It is possible, of course, that if the presidential campaigns or intentions of those bigger names never catch fire, their eyes will return to the statewide Senate contests.

In Colorado, where there are a number of announced candidates, Gardner is considered vulnerable because the state has become increasingly Democratic. Susan Collins in Maine is also seen as challengeable because of her support for Trump’s Supreme Court nominees. Arizona, Kelly’s campaign will prove a national bellwether because McSally was appointed to the Senate after John McCain died six months ago.

Still, Democrats need to pick up a minimum of four seats to have a shot at the majority. I’m sure we’ll be seeing the usual blizzard of polling in the available states later this year.

Political Backwater

What surprises me is that the Senate is being seen as something of a backwater politically rather than a main event in the elections. This is where the president’s nominees come for confirmation, and all the important policies from healthcare futures to treaty certifications depend on a Senate with a different lineup.

Perhaps the candidates are seeing a different Senate from me. They may see winning a seat for six years in a Republican-majority Senate as a relative waste of time, with Senate Majority Leader Mitch McConnell so adept at turning the Senate to partisan advantage.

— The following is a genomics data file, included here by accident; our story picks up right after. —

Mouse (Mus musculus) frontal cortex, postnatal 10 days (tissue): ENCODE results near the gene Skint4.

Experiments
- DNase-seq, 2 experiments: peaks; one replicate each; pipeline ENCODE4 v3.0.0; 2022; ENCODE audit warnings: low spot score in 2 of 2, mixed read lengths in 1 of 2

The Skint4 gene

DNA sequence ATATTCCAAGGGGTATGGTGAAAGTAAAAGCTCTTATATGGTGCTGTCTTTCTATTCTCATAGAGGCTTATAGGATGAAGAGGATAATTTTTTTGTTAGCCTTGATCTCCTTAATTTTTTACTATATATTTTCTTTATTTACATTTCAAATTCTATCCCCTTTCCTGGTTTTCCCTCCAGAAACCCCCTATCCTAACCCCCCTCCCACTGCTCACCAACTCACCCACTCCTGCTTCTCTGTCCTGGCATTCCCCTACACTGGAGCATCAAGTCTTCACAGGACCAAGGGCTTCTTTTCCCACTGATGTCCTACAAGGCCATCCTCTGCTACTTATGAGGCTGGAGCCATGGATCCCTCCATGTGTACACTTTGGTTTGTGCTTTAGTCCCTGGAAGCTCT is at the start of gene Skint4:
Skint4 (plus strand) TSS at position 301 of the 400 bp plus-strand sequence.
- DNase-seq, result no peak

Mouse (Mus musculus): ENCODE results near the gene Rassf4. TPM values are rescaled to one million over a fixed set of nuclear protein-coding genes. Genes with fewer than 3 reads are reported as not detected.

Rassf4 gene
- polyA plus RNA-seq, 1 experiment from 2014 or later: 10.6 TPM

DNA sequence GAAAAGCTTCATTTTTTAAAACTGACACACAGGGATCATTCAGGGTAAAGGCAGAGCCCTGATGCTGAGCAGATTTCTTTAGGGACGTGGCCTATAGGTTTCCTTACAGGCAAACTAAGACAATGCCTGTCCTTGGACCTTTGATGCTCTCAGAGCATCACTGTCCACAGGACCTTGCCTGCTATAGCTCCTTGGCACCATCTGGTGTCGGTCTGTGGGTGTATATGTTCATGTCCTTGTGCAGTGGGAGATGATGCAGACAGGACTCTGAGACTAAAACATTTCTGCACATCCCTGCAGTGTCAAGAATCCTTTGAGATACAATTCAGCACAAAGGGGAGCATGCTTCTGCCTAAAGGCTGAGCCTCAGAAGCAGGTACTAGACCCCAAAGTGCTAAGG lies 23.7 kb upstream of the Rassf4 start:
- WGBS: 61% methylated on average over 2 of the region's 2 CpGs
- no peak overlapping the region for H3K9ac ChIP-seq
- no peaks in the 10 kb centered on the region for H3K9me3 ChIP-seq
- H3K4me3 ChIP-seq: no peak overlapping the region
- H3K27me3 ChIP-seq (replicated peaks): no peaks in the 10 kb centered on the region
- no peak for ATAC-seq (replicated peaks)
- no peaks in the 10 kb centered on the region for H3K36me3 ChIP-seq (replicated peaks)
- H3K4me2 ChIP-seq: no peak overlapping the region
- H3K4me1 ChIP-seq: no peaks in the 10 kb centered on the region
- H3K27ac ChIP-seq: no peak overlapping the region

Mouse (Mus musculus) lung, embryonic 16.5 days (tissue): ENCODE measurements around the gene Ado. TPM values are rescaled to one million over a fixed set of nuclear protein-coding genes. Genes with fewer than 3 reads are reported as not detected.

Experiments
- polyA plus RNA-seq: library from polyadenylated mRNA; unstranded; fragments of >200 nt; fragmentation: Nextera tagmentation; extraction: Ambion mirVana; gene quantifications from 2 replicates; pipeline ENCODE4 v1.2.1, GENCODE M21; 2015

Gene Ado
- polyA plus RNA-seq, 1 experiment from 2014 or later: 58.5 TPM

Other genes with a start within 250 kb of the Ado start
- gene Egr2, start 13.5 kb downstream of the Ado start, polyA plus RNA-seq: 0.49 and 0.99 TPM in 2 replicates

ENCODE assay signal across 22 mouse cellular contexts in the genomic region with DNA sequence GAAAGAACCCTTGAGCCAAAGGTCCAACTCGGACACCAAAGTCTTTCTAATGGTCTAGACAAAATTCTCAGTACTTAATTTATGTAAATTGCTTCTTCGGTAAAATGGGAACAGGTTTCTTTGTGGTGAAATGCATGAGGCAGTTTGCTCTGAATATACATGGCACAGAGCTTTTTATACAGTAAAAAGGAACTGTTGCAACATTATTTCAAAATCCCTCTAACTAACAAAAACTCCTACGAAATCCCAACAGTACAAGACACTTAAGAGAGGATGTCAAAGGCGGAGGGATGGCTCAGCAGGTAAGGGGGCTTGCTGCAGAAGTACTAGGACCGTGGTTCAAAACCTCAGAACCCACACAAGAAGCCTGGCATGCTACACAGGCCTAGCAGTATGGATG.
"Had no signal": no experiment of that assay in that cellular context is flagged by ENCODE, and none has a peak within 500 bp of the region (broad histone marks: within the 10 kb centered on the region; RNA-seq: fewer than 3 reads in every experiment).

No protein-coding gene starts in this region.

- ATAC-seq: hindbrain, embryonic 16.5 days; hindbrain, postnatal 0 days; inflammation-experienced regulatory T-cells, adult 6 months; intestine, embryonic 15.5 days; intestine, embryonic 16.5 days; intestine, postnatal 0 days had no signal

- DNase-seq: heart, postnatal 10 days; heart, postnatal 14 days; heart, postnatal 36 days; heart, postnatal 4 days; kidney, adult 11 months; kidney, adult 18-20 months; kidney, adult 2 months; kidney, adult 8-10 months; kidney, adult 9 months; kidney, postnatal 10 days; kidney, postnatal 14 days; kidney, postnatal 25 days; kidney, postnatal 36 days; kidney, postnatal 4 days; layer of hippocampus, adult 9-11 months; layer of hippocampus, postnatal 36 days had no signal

According to CNN, of the 22 seats controlled by Republicans, just two of them are in states (Colorado and Maine) that leaned Democratic compared with the nation as a whole in a weighted average of the last two presidential elections. Today, Trump is quite unpopular in both.

But defending Democratic Sen. Doug Jones in Alabama presents a complication. Alabama is a state Trump won by nearly 30 points and remains popular in. Republicans won the aggregate House vote there in 2018 by more than 20 points. That means Jones has an uphill climb for re-election by the numbers.

Democratic pickup opportunities are slimmer than might be imagined. Of 20 Republican-held seats up for election, 16 of them are in states that were 10 points or more Republican than the nation as a whole in a weighted average of the last two presidential elections. None of these races look competitive at this time.

By the numbers, the best chances for Democrats are likely in Arizona, Georgia, Iowa and North Carolina.

CNN says that the good news for Democrats is that beyond Alabama and these three Democratic-held seats, there really aren’t any that Republicans look like they will put into play at this time. That means Republicans probably won’t be able to come close to a filibuster-proof (60 votes) Senate majority even in a good year for them.

Without a serious change in candidates or events, Republicans are favored to maintain control in the Senate.

If that result is avoidable, the presidential fever that draws off good Senate candidates is a shame.

Featured image: 2020 Senate races, shaded by current party control (University of Virginia Center for Politics)

May 14, 2019